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The Rise of Urban Fiction

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Black urban fiction has been
around for the last three or four years, as W. Paul Coates observes. But lately
it’s started to hit the mainstream. Coates, who is the director of Black
Classic Press and a PMA board member, has watched as self-published fiction
marketed solely by word of mouth and sold on street corners in minority
neighborhoods began selling enough copies to attract the attention of big book
publishers, which are now busily signing on urban fiction writers and picking
up rights from smaller publishers of books in the genre.

 

The label black urban
fiction—also known as street, hip-hop, ghetto lit, or ghetto
fiction—is ascribed to the subset of black fiction associated with the
streets. Don’t think Toni Morrison’s <span
style=’font-size:11.0pt’>Beloved
, Terry McMillan’s <span
class=95StoneSerifIt>Waiting to Exhale,
or Alice Walker’s Color
Purple
. Instead, think of the literary equivalent of rap or
hip-hop.

 

Last year, Simon & Schuster
reportedly signed two prominent writers of the genre—Vickie Stringer and
Shannon Holmes—to “six-figure” deals, according to an article posted on
Stringer and Shannon’s Triple Crown Publishing site. In August of this year,
St. Martin’s published Hoodlum
by K’wan Foye under its Griffin imprint. And at this writing, Barnes &
Noble has reported that sales of black fiction, and particularly black urban
fiction, are up.

 

Cooling Down?

 

Interestingly, though, black
publishers, market watchers, and independent booksellers specializing in black
fiction say that sales are essentially flat and may even be declining. “Two
weeks ago, I was talking to a black book distributor who said the market for
black urban fiction was starting to cool down,” Coates of Black Classic Press
recalls.

 

The different conclusions about
sales may be explained by where the reseller is on the selling curve. For
booksellers that started stocking black urban fiction years ago, sales may have
peaked. For mainstream newcomers like Barnes & Noble, black urban fiction
titles may be selling like the proverbial hotcakes because they are a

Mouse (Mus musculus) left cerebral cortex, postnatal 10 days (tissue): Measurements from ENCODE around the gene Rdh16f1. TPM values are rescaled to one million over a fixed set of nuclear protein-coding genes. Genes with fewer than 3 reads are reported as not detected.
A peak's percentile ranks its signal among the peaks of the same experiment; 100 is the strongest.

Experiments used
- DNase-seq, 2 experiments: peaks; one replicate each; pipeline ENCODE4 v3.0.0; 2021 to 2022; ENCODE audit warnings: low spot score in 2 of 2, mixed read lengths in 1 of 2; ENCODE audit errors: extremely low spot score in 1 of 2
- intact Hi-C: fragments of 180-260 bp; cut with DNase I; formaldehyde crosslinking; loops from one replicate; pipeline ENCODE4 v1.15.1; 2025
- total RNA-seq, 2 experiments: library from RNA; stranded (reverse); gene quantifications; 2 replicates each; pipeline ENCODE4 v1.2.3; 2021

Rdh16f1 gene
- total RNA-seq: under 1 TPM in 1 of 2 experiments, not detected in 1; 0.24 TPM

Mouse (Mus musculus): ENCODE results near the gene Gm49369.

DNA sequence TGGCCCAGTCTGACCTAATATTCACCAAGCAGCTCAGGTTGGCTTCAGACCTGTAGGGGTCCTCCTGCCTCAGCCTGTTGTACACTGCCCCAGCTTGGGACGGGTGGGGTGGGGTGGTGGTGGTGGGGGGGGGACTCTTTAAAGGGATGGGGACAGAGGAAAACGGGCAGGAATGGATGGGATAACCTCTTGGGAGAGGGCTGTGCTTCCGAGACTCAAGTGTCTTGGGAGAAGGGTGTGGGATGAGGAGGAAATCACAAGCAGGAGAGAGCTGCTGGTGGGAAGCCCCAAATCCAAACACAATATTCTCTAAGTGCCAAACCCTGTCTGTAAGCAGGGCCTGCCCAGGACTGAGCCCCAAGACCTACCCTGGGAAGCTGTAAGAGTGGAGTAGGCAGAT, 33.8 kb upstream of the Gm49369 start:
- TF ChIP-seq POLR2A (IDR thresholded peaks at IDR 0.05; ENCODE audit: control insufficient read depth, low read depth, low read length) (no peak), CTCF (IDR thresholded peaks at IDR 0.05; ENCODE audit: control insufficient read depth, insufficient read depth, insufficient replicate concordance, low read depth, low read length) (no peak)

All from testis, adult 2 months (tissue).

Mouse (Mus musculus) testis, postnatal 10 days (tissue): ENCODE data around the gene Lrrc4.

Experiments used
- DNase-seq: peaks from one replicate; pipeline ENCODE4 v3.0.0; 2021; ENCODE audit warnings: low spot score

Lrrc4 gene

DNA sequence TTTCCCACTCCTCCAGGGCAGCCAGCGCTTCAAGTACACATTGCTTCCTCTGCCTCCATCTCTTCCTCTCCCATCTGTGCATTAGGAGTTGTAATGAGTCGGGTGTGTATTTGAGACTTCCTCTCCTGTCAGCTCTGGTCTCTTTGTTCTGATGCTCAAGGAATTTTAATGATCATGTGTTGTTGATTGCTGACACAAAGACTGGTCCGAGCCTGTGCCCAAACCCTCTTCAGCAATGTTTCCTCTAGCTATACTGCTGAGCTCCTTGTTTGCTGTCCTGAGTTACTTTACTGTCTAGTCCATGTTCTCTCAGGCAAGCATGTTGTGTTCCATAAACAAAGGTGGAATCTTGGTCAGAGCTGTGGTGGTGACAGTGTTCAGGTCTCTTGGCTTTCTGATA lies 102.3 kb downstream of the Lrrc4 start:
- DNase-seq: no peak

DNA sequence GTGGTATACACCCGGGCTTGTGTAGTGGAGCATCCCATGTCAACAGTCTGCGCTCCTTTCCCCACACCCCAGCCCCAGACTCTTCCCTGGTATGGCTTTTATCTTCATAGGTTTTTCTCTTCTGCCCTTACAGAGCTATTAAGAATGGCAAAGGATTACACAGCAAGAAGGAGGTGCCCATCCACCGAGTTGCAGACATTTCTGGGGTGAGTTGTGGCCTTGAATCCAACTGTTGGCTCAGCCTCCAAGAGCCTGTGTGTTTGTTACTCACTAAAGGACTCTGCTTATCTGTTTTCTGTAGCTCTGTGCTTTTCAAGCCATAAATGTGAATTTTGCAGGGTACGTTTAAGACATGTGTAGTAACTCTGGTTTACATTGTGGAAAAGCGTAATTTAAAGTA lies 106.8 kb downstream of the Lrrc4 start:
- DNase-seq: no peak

relatively new offering.

 

“We have seen an increase in sales
of African-American fiction in general and particularly in the more urban
markets like Philadelphia, Atlanta, DC, Oakland and New York,” says Bob
Wietrak, a B&N vice president of merchandising. “The increase in sales is
mostly in ‘street’ or ‘urban’ fiction.” Wietrak adds that many of these titles
have come through B&N’s small press department, from companies such as Teri
Woods Publishing, Triple Crown, and Black Pearl Books, among others.

 

Where will it lead?

 

Some observers think that the
“noise” of urban fiction is drowning out the voices of many better black
writers. With its characteristic glorification of gritty street
life—including drugs, murder, and mayhem—and its disregard for
polished writing, “it’s celebrating black writing, but not the good stuff,”
says Wayne Dawkins, president of August Press LLC, an independent black
publisher in Newport News, VA. Bookseller Marva Allen of Hue-man Books &
Cafe adds, “Nobody minds the success of black urban fiction as long as it
doesn’t overshadow the writers who should be getting those contracts” from the
major houses.

 

Still Cool?

 

Other observers predict that black
urban fiction will be done in by its own success, in much the same way as a
fashion trend like baggy jeans loses steam when suburban white boys adopt it.
Hitting the mainstream, these observers say, may actually be hurting the
category because the essential hipness of urban fiction vanishes when it is
stocked in chain stores.

 

“Part of the whole thing of this
industry is that it wants to be cool,” says Allen, one of three partners who
own Hue-man Bookstore & Cafe, a three-year-old community bookstore in New
York City’s Harlem. “Once Barnes & Noble starts carrying urban fiction it’s
no longer cool, and people will go on to the next trend.”

 

Jenny McCune, a business
writer based in Bozeman, MT, began her career in book publishing and reports
regularly on publishing and publishers for <span
style=’font-size:11.0pt’>PMA Independent
. You can reach her at
jennymccune@imt.net.

 

 

 

Inside Urban Fiction

 

With titles like <span
class=95StoneSansIt>Gangsta
, <span
class=95StoneSansIt>A Hustler’s Life,
and Dirty Girlz,
books published in the genre known as black urban fiction are not your
grandmother’s Harlequin romance novels.

 

These books glorify street
life and revel in being politically and grammatically incorrect. What they lack
in copyediting they make up for in sensational plots that rely heavily on
drugs, sex, and violence. Very often the authors have done time in jail. Vicki
Stringer and Shannon Holmes, the co-owners of Triple Crown Publications, both
started writing while they were in prison.

 

In the beginning, when
street vendors sold black urban fiction, people found out about the books by
walking past a vendor, or through word of mouth from friends or others who had
read them. Even now, with more upscale sales channels involved, copies can
still be found and purchased on street corners in the Fulton Mall area of
Brooklyn, along 125th Street in Harlem, and in black neighborhoods in other
large cities.

 

With the popularity and
marketability of urban fiction soaring, Wayne Dawkins notes, an urban fiction
writer found her self-published book retitled when a publisher of black urban
fiction picked up the rights. Originally called <span
style=’font-size:11.0pt’>I Saw Your Profile
, the book became <span
class=95StoneSansIt>Busted: Never Underestimate
a Sister’s Revenge
.

 

 

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